: Are you in complete
agreement on the unconditional recognition of
: Yes, I am.
Our recognition of Singapore will be
unconditional because we have observed and
appreciated Singapore's will to be fully
: What are your views on
the British bases in Singapore? Have you read Mr.
Lee Kuan Yew's statements in the past week in
London? Would you agree with Mr. Lee's views and
the time limit suggested (about 10 years) for the
bases to be withdrawn?
: I think the
British intend to keep their bases in Singapore
and I consider this a threat to Indonesia. But I
am also convinced that Singapore, as a good
neighbour will be in a position to remove all
obstacles which may lead to a misunderstanding.
We regard Mr. Lee's statement of 10 years for the
continuation of the base in Singapore, as
important, because Singapore and Indonesia will
have to decide the future hand-in-hand. I respect
Mr. Lee's views and ideas and I do not believe he
will permit anything to happen that will harm our
good neighbour policy. Mr. Lee knows that
Indonesia has no territorial ambitions. Our only
worry is to see that the bases in Singapore will
not be used to threaten Indonesia's position.
: Mr. Lee has assured
Tengku Abdul Rahman that Singapore would never do
anything to jeopardise the security of Malaysia.
His Deputy Premier, Dr. Toh Chin Chye, has also
given the same assurance in the Singapore
parliament. What is your comment on these
assurances of the Singapore leaders to the
: The leaders
of Singapore have the right to express their
views to other countries. It is their prerogative
and I do not wish to comment.
: In Jakarta, about two
weeks ago, when you installed Gen. Umar
Wirahadittusumah, you said that Indonesia could
accept Malaysia provided the people of Borneo
really wanted it. Could you please clarify this?
Do you specifically mean there must be a
question of a referendum or the type of
referendum must conform to the wishes of the
people of Sabah and Sarawak. It can be agreed
upon the principle of "mushawara"
(friendly consultations) so long as it reflects
the wishes of the people in a democratic way.
: If there is a genuine
desire to reach a peaceful settlement with
Malaysia, is it not possible to stop the shooting
war for the duration of the peace talks?
should be no pre-conditions to peace talks. There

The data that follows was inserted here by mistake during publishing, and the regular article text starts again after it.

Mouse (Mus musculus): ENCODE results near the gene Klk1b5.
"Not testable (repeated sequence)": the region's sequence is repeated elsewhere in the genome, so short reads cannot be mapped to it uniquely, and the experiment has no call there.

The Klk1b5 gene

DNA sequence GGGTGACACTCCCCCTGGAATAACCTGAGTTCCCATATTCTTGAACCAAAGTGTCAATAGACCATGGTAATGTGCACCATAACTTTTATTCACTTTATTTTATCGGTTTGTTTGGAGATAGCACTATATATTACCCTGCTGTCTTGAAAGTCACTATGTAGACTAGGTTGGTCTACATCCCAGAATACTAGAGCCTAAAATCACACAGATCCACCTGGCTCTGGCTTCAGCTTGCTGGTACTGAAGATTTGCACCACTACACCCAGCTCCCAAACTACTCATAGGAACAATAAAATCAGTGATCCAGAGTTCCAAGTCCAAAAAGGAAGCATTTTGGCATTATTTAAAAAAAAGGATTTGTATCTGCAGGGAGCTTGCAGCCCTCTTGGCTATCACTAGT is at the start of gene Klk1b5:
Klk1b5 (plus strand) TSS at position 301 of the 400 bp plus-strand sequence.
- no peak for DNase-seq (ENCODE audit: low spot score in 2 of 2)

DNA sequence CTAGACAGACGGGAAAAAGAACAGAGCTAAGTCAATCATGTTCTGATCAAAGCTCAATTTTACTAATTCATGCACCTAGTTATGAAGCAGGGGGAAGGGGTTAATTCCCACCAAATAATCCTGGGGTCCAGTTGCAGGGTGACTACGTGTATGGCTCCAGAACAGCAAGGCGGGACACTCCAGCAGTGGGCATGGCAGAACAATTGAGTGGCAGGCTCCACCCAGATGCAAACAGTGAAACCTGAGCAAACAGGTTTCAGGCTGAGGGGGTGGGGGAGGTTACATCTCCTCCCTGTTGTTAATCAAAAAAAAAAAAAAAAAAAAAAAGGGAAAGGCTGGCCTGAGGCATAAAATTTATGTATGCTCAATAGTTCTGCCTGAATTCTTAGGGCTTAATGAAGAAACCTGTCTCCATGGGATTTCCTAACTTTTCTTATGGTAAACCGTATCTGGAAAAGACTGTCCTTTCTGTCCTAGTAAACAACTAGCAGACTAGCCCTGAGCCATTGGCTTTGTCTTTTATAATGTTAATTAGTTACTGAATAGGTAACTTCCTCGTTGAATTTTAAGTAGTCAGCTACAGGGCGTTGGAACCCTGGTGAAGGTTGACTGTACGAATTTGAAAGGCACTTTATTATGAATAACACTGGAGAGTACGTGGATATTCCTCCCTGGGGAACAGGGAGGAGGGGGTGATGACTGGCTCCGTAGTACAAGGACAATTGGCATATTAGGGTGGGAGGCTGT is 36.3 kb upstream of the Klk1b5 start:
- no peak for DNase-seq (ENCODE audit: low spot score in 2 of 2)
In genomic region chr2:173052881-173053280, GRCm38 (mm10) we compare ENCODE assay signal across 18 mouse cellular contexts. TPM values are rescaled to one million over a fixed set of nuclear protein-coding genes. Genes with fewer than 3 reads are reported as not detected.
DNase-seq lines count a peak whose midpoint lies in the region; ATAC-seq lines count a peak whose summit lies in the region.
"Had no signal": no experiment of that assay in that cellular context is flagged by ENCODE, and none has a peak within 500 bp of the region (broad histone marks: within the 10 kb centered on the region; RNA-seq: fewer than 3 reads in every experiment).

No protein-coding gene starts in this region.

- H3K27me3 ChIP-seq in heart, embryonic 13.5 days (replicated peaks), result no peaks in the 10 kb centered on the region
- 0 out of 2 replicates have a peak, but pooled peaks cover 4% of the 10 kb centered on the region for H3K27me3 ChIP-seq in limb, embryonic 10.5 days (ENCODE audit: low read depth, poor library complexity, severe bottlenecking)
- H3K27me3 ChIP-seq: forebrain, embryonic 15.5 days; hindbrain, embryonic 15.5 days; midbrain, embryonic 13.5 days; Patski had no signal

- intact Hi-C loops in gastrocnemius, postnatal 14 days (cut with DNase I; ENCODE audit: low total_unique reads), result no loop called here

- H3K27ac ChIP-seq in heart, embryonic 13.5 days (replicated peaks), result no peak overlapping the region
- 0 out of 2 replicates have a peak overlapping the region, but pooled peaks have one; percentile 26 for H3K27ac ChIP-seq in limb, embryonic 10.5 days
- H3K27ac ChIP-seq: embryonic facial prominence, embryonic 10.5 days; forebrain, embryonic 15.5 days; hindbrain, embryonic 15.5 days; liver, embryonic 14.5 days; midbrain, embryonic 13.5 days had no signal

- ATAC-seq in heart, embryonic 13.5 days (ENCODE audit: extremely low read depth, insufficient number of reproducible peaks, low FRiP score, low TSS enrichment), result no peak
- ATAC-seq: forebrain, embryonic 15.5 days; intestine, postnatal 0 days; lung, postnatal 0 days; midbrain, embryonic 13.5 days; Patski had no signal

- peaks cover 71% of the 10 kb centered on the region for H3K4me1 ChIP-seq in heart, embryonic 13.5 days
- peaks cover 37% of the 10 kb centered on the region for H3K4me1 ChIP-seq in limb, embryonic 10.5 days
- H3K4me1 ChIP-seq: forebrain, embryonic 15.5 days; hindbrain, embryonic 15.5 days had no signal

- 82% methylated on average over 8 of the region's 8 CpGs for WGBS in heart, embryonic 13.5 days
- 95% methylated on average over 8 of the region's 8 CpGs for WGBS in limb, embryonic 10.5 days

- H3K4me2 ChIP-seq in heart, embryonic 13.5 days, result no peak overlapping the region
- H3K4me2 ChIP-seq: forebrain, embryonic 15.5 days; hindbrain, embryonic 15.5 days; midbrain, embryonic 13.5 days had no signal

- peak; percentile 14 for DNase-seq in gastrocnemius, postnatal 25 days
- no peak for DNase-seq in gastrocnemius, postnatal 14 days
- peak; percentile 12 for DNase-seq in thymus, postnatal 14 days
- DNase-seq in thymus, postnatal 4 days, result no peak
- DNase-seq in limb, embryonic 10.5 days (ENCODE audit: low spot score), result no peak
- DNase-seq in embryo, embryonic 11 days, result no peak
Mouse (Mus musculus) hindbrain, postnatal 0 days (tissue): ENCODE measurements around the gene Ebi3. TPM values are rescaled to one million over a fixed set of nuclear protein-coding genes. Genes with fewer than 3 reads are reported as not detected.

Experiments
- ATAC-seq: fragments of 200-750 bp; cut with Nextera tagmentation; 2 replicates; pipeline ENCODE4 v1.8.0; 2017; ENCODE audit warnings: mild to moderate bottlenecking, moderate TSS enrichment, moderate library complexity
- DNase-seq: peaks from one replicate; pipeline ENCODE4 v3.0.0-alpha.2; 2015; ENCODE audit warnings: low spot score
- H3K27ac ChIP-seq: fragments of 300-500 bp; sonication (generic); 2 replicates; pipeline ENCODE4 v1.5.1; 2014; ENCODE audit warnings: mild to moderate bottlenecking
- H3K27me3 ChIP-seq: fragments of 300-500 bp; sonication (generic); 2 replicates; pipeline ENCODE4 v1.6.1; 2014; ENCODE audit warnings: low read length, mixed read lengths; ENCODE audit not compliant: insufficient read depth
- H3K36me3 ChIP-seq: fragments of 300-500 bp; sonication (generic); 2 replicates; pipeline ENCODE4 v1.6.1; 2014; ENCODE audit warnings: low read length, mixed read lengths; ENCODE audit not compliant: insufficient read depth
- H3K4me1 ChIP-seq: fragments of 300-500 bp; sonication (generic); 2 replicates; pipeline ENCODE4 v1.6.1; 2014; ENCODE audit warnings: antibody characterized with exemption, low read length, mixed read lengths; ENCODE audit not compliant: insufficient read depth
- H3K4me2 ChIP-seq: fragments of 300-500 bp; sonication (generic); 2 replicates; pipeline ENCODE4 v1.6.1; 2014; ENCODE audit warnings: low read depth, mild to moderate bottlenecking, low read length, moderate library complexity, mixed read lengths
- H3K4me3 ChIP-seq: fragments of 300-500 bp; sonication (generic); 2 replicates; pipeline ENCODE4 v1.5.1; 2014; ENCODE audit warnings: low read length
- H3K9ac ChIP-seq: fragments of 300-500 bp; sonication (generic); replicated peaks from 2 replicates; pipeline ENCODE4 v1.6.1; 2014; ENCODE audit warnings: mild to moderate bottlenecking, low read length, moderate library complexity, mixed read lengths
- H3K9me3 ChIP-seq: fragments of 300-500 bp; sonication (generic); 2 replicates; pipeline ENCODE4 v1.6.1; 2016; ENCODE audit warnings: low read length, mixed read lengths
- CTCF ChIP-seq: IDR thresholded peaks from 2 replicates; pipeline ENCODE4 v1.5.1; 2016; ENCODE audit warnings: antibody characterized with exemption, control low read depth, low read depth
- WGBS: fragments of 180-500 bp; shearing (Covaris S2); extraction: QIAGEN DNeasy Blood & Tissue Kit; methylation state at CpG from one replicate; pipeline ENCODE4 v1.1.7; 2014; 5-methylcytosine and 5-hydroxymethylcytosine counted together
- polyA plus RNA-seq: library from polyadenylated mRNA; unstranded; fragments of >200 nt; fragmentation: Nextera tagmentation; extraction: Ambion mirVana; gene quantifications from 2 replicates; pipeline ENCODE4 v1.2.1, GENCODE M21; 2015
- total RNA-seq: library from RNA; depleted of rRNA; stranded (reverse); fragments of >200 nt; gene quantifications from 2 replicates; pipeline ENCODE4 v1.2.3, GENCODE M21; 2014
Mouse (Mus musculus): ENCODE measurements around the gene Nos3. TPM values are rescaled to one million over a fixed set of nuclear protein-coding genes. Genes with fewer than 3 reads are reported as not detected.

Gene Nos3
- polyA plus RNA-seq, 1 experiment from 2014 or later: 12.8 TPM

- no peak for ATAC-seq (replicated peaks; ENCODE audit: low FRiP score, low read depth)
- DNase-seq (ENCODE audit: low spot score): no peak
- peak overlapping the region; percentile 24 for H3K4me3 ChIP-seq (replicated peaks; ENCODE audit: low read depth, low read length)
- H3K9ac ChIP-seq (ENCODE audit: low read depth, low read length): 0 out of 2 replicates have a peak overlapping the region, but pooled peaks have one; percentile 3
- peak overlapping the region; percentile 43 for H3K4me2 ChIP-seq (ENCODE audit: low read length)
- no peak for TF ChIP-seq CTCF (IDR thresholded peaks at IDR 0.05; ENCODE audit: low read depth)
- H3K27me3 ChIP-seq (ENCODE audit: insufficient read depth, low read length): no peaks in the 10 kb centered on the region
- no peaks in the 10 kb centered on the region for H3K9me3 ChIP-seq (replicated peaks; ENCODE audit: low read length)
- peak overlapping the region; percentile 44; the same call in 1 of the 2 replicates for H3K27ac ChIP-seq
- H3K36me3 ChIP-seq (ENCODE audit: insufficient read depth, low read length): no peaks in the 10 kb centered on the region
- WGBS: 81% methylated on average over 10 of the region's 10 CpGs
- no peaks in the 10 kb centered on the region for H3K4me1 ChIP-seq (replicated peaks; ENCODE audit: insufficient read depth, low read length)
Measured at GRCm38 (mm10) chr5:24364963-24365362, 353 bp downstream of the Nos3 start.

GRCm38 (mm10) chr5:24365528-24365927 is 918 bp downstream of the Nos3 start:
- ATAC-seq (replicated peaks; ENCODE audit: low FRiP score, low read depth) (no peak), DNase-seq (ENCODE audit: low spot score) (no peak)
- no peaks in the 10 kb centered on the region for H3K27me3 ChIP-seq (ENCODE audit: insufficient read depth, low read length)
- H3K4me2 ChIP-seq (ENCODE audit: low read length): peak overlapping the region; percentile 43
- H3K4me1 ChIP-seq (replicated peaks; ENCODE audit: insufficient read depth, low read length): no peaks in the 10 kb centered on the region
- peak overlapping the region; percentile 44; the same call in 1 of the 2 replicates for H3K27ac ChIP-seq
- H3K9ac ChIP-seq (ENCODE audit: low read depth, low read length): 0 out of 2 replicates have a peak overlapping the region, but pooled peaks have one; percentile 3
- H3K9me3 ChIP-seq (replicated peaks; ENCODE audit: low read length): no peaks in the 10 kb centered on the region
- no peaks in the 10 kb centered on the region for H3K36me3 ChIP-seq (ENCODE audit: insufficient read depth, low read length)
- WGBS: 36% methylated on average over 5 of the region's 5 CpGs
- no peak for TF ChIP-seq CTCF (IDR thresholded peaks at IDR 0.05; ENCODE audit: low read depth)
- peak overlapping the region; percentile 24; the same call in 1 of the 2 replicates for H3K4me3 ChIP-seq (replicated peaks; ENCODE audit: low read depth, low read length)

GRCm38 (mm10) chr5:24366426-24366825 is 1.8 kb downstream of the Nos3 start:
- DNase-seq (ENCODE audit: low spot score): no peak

is no shooting war. There has been no declaration
of war. Our forces are merely there in response
to the call of the people for help. All the
shooting that had occurred there had stemmed from
the British troops violating certain areas. If,
as you say, there has been little or no shooting
in the past week, then it is possible that the
British troops have not been indulging in
violations of late.
: Do you think the chances
of a peaceful settlement with Malaysia today are
better than before the Sept 30 coup?
: It (a
peaceful solution) will depend on both sides, but
I hope the sooner the better.
: The PKI recently
attempted to take over Indonesia. The Malayan
Communist Party fought for 12 years to capture
Malaya. Indonesia and Malaysia are almost in the
same boat. Do you think Indonesia and Malaysia
should co-operate to thwart any future Communist
Communist problem is the primary concern of every
Government in this region, but each country has
to tacke it in its own way.
: How would Indonesia view
a Communist Singapore or Malaysia?
: I don't
care who controls Singapore or Malaysia so long
as they do not pose a threat to Indonesia. But,
if a threat should exist, then we should not
tolerate such situation.
: Tengku Abdul Rahman and
Tun Razak both expressed doubts as to whether the
new administration in Jakarta is firmly in
control of Indonesia. They are afraid that any
agreement reached in peace talks might be vetoed.
Would you care to comment on this?
: We should
not depend on the views of Tengku Abdul Rahman
and Tun Razak on this point to reach a
settlement. They are not supposed to know our
problems. We know our problems best.
: Is a referendum in Sabah
and Sarawak, the only demand that Indonesia will
make for a peaceful settlement with Malaysia?
: I have told
you we have no territorial ambitions in the
territories whatsoever. We will not indulge in
any activities in contradiction to the philosophy
of pantjasila. Our main concern is to give help
to the people in their struggle for their rights
for democratic self-determination in keeping with
the stipulations contained in the Manila
agreement. Therefore, Indonesia's confrontation
cannot be taken to mean territorial ambition of
an intention to be hostile to the peoples of
Malaya, Singapore, Sabah and Sarawak.
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